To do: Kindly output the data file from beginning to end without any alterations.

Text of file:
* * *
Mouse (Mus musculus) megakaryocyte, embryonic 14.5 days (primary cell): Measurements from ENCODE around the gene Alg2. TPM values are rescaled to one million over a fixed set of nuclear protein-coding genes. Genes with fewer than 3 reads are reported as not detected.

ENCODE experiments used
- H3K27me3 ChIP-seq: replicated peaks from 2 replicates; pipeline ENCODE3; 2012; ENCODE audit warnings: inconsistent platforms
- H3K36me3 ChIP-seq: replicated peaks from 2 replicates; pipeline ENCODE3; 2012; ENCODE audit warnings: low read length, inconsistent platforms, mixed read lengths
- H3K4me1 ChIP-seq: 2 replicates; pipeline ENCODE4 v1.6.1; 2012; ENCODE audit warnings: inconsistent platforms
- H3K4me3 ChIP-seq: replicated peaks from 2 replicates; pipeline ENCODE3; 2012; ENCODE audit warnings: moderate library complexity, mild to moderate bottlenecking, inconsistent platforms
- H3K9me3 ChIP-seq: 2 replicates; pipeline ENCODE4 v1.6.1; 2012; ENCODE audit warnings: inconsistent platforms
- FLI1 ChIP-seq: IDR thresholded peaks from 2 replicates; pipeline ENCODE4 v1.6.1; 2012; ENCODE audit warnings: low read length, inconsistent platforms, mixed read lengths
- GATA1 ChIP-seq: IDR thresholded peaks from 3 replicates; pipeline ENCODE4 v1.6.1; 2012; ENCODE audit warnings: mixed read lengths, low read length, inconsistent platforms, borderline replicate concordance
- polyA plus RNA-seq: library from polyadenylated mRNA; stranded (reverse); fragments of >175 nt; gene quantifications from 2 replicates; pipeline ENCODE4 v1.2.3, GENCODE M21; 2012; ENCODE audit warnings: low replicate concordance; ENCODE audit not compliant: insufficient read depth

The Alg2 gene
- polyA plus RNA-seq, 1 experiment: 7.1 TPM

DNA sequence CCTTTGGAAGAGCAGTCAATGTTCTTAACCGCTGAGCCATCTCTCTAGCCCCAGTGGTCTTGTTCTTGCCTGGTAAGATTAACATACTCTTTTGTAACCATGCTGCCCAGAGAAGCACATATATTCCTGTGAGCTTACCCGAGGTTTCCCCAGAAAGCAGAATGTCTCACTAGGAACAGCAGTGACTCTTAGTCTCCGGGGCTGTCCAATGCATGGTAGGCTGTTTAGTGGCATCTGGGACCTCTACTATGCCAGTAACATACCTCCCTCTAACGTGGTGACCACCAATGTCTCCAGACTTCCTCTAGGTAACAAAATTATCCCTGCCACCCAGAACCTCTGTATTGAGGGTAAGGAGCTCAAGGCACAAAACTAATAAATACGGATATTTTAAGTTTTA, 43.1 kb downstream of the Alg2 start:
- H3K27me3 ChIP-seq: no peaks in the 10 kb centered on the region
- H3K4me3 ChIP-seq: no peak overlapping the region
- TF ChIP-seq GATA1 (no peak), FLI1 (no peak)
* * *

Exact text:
Mouse (Mus musculus) megakaryocyte, embryonic 14.5 days (primary cell): Measurements from ENCODE around the gene Alg2. TPM values are rescaled to one million over a fixed set of nuclear protein-coding genes. Genes with fewer than 3 reads are reported as not detected.

ENCODE experiments used
- H3K27me3 ChIP-seq: replicated peaks from 2 replicates; pipeline ENCODE3; 2012; ENCODE audit warnings: inconsistent platforms
- H3K36me3 ChIP-seq: replicated peaks from 2 replicates; pipeline ENCODE3; 2012; ENCODE audit warnings: low read length, inconsistent platforms, mixed read lengths
- H3K4me1 ChIP-seq: 2 replicates; pipeline ENCODE4 v1.6.1; 2012; ENCODE audit warnings: inconsistent platforms
- H3K4me3 ChIP-seq: replicated peaks from 2 replicates; pipeline ENCODE3; 2012; ENCODE audit warnings: moderate library complexity, mild to moderate bottlenecking, inconsistent platforms
- H3K9me3 ChIP-seq: 2 replicates; pipeline ENCODE4 v1.6.1; 2012; ENCODE audit warnings: inconsistent platforms
- FLI1 ChIP-seq: IDR thresholded peaks from 2 replicates; pipeline ENCODE4 v1.6.1; 2012; ENCODE audit warnings: low read length, inconsistent platforms, mixed read lengths
- GATA1 ChIP-seq: IDR thresholded peaks from 3 replicates; pipeline ENCODE4 v1.6.1; 2012; ENCODE audit warnings: mixed read lengths, low read length, inconsistent platforms, borderline replicate concordance
- polyA plus RNA-seq: library from polyadenylated mRNA; stranded (reverse); fragments of >175 nt; gene quantifications from 2 replicates; pipeline ENCODE4 v1.2.3, GENCODE M21; 2012; ENCODE audit warnings: low replicate concordance; ENCODE audit not compliant: insufficient read depth

The Alg2 gene
- polyA plus RNA-seq, 1 experiment: 7.1 TPM

DNA sequence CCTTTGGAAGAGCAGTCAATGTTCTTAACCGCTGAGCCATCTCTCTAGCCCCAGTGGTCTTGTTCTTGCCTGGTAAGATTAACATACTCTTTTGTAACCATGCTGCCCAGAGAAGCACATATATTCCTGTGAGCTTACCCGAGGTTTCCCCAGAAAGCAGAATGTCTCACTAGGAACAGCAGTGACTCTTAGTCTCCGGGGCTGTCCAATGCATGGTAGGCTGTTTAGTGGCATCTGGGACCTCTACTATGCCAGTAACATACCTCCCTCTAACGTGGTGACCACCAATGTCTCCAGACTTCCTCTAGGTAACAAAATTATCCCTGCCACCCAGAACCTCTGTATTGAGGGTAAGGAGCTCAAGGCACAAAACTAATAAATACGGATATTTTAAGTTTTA, 43.1 kb downstream of the Alg2 start:
- H3K27me3 ChIP-seq: no peaks in the 10 kb centered on the region
- H3K4me3 ChIP-seq: no peak overlapping the region
- TF ChIP-seq GATA1 (no peak), FLI1 (no peak)